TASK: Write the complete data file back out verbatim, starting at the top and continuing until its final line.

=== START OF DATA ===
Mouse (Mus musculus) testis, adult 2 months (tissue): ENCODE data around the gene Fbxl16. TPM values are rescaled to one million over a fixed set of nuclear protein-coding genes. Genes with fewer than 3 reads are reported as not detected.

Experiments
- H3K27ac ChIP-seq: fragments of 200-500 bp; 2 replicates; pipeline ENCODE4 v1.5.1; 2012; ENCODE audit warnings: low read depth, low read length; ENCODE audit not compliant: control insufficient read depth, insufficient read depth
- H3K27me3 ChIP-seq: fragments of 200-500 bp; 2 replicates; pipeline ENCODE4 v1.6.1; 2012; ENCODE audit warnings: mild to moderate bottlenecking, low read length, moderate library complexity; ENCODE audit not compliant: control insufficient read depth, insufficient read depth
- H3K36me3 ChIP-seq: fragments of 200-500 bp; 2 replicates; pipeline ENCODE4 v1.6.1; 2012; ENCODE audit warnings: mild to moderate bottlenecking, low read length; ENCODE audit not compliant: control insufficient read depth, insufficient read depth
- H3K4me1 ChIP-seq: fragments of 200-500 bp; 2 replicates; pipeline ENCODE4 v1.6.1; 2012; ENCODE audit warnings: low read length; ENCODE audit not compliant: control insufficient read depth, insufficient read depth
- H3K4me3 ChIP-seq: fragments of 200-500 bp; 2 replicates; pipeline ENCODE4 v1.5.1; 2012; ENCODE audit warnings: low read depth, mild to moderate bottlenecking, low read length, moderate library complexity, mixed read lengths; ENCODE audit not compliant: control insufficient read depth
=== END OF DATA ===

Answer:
Mouse (Mus musculus) testis, adult 2 months (tissue): ENCODE data around the gene Fbxl16. TPM values are rescaled to one million over a fixed set of nuclear protein-coding genes. Genes with fewer than 3 reads are reported as not detected.

Experiments
- H3K27ac ChIP-seq: fragments of 200-500 bp; 2 replicates; pipeline ENCODE4 v1.5.1; 2012; ENCODE audit warnings: low read depth, low read length; ENCODE audit not compliant: control insufficient read depth, insufficient read depth
- H3K27me3 ChIP-seq: fragments of 200-500 bp; 2 replicates; pipeline ENCODE4 v1.6.1; 2012; ENCODE audit warnings: mild to moderate bottlenecking, low read length, moderate library complexity; ENCODE audit not compliant: control insufficient read depth, insufficient read depth
- H3K36me3 ChIP-seq: fragments of 200-500 bp; 2 replicates; pipeline ENCODE4 v1.6.1; 2012; ENCODE audit warnings: mild to moderate bottlenecking, low read length; ENCODE audit not compliant: control insufficient read depth, insufficient read depth
- H3K4me1 ChIP-seq: fragments of 200-500 bp; 2 replicates; pipeline ENCODE4 v1.6.1; 2012; ENCODE audit warnings: low read length; ENCODE audit not compliant: control insufficient read depth, insufficient read depth
- H3K4me3 ChIP-seq: fragments of 200-500 bp; 2 replicates; pipeline ENCODE4 v1.5.1; 2012; ENCODE audit warnings: low read depth, mild to moderate bottlenecking, low read length, moderate library complexity, mixed read lengths; ENCODE audit not compliant: control insufficient read depth